Sometimes we are afraid of changing because what we are doing is working out alright for us. Not perfectly, not as good as it could be, but seemingly good enough. We know if we change we might lose that good enough and it will be harder for us in the short-term before we get to the long-term when things start to get better. Our objects of attachment or our present worldly life, for example, are giving us some modicum of happiness now; but our meditations on lamrim aren’t really doing that much for us.
Sure, in the long-run, if we gain deep realizations of lamrim we will be happy all the time, but if I have to give up my enjoyments in the short-term, I will be more unhappy then until I reach the long-term. I’m not willing to do that, so I never get serious about my practice. There are two main faults with this way of thinking. First, there is nothing about our future happiness that makes it any less important than our present happiness. Indeed, the reason why we suffer now is because in the past we didn’t work for our future happiness. Our goal should be to maximize the happiness of the totality of our mental continuum, not just this one life, and certainly not this one present moment.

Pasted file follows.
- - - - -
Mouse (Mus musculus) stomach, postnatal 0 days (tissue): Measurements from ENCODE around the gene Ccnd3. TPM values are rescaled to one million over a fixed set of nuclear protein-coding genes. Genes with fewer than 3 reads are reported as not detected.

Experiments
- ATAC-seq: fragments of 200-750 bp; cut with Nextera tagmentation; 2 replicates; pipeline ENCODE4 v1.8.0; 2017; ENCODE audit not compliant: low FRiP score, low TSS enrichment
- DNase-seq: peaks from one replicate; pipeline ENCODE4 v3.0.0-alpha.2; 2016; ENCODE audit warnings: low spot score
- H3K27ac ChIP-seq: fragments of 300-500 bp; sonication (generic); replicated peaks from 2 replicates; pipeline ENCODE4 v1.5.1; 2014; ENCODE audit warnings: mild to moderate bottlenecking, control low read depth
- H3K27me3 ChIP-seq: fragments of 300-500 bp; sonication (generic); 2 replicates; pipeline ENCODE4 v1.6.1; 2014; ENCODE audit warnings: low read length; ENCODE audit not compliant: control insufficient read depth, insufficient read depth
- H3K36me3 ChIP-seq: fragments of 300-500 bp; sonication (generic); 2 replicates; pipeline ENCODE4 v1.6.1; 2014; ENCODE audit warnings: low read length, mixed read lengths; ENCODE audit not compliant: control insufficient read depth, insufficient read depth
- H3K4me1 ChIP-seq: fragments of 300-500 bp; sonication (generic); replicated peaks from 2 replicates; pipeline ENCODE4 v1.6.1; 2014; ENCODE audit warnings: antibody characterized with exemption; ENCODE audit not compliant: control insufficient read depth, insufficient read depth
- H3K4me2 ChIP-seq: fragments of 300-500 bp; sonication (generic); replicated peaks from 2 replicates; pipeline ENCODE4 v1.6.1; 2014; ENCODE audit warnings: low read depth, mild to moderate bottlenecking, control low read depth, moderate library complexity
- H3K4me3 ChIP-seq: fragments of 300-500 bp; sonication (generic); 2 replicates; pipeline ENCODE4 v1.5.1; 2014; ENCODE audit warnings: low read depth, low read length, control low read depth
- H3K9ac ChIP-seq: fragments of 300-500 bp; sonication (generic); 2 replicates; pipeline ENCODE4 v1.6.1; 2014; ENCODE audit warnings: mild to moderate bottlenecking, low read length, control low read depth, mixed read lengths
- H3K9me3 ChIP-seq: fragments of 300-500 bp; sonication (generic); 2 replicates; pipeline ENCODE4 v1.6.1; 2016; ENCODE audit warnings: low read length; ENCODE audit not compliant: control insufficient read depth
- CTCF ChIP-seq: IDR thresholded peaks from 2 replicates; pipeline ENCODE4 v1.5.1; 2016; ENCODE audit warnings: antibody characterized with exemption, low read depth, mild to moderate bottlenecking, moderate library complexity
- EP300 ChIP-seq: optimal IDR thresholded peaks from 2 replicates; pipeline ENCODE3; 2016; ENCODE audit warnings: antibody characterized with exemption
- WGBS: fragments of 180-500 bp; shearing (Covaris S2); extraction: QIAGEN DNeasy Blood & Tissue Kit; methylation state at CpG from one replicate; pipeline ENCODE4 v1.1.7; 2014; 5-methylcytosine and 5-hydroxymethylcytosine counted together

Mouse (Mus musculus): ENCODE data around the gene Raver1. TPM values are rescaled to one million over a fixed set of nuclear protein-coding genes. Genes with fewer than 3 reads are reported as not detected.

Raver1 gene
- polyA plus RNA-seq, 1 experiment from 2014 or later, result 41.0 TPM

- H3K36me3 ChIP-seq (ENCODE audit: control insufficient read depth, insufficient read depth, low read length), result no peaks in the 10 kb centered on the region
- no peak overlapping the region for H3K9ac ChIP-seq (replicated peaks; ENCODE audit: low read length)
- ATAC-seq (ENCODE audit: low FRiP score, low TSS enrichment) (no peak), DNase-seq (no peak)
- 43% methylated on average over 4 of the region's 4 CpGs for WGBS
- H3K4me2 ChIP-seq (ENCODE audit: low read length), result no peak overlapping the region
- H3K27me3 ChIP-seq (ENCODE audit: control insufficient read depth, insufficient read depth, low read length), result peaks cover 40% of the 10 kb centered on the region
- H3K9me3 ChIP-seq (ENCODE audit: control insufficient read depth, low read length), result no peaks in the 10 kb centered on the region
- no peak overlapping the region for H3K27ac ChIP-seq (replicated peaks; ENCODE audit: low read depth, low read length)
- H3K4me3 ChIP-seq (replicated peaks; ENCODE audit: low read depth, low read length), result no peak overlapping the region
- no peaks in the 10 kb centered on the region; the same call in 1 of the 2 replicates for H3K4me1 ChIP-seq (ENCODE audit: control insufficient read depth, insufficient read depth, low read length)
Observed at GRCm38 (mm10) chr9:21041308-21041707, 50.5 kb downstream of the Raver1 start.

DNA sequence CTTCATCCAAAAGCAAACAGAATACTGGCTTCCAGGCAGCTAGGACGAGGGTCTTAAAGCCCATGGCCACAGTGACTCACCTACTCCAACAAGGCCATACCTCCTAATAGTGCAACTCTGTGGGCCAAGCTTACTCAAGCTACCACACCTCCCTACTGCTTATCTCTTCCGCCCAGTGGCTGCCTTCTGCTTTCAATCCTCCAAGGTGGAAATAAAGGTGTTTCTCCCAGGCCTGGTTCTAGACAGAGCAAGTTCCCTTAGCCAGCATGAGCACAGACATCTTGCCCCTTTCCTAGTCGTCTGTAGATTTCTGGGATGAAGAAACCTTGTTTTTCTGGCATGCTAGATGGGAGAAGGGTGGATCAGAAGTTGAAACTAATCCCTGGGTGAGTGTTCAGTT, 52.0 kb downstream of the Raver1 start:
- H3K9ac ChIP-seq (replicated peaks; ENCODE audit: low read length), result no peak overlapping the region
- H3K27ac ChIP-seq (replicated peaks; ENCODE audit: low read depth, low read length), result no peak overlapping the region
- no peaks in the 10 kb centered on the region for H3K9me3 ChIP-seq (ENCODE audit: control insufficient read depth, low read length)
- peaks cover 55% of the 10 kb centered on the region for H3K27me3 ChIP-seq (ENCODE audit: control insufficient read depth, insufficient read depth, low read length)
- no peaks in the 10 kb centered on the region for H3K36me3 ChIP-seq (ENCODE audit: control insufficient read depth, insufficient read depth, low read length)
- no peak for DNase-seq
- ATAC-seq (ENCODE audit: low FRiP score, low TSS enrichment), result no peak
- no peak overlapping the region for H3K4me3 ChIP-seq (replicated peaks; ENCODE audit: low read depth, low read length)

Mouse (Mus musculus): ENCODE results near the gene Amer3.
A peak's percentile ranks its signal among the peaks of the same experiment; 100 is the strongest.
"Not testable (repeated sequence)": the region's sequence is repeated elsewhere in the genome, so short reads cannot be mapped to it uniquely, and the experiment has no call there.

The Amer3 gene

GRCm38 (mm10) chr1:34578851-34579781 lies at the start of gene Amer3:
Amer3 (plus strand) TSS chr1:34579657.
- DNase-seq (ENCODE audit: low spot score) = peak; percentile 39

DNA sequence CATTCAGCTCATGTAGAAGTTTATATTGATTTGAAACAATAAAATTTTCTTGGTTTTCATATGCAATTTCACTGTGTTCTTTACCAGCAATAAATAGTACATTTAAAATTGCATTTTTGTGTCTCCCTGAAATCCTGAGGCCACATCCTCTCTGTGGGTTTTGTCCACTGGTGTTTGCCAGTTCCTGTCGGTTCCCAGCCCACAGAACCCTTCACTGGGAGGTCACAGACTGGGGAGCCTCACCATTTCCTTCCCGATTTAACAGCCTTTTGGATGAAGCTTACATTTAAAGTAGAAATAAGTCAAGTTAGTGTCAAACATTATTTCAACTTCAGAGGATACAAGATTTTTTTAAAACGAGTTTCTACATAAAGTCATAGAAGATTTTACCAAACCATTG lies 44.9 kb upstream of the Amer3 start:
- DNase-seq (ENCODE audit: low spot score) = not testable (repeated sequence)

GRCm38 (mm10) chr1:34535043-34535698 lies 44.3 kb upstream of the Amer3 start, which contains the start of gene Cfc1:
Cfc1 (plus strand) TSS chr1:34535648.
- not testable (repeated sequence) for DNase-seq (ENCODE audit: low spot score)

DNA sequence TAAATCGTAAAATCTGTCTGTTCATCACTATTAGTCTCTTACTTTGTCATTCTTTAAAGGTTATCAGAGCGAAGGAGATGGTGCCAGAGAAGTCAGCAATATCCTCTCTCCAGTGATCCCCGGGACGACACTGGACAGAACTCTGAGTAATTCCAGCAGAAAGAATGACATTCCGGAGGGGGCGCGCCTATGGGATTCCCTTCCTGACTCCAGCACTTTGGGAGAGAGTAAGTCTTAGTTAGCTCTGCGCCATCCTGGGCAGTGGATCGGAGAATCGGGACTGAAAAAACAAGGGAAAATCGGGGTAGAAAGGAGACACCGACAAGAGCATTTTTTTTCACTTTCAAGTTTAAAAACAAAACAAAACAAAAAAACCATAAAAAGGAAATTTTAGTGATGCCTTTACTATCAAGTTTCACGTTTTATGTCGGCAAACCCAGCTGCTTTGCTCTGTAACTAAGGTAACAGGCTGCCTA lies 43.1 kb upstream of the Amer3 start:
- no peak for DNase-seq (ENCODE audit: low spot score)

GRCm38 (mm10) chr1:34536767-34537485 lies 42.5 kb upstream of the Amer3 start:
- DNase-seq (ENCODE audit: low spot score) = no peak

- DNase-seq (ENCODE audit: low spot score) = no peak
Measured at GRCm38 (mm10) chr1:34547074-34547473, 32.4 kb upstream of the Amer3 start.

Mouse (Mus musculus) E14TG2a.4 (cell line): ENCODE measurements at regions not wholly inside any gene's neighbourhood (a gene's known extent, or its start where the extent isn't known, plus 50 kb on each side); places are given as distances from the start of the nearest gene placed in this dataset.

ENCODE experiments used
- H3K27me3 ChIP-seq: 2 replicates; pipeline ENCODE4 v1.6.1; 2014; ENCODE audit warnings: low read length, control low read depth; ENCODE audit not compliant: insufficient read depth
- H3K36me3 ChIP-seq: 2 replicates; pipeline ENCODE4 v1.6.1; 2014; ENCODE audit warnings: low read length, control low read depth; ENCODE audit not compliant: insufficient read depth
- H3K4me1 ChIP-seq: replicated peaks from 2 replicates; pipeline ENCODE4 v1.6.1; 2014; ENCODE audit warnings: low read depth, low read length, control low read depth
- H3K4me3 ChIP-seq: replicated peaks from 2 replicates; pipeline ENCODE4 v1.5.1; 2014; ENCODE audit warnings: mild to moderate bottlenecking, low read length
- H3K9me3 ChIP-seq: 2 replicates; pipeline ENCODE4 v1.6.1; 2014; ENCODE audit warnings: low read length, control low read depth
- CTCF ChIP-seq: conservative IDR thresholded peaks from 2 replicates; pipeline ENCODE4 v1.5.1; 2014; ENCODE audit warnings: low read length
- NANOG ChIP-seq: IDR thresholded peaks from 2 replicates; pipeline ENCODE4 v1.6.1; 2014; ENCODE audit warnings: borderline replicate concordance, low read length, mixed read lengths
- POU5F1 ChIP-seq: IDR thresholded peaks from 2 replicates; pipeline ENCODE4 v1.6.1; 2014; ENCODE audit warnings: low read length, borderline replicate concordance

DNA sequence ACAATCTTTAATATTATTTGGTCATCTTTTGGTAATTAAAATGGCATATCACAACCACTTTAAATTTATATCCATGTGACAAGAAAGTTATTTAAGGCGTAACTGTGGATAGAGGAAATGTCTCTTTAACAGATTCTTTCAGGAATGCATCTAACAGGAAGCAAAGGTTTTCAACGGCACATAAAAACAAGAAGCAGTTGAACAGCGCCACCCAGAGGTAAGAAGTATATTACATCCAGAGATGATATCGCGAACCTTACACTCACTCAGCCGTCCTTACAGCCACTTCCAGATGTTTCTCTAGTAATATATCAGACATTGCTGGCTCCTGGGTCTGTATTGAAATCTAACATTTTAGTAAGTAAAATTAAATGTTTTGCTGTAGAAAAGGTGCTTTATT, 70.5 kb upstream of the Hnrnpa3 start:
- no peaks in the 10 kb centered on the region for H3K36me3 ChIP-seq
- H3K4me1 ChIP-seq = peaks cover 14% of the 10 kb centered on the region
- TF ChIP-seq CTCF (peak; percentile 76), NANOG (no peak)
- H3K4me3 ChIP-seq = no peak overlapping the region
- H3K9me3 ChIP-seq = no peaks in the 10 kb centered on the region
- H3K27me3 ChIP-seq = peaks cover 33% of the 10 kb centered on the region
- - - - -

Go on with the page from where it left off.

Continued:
Second, it grasps at there being a tension between happiness in this life and spiritual practice. We mistakenly think we need to sacrifice our happiness in this life in order to be happy in our future lives. This is completely wrong. We travel the Joyful Path of good fortune. By adopting a spiritual outlook on life now, we will both be happier in this life and in all our future lives. Someone who has a spiritual life is able to find great meaning in everything that happens – the good, the bad, and the ugly – and so they are able to enjoy and be happy all the time regardless of what happens. When we hang on to our worldly outlook on life, then we can be happy for those few moments when things go well, but then we suffer all the rest of the time when things go badly. And let’s face it, things go wrong in samsara far more than they go right.
Shantideva says the root of Dharma is the intention to practice. This is why virtually all the lamrim meditations have as their object of meditation, therefore I must practice Dharma. This intention will never come on its own. We need to cultivate it. If we don’t cultivate it, it will never come and we will remain the same (or worse) forever.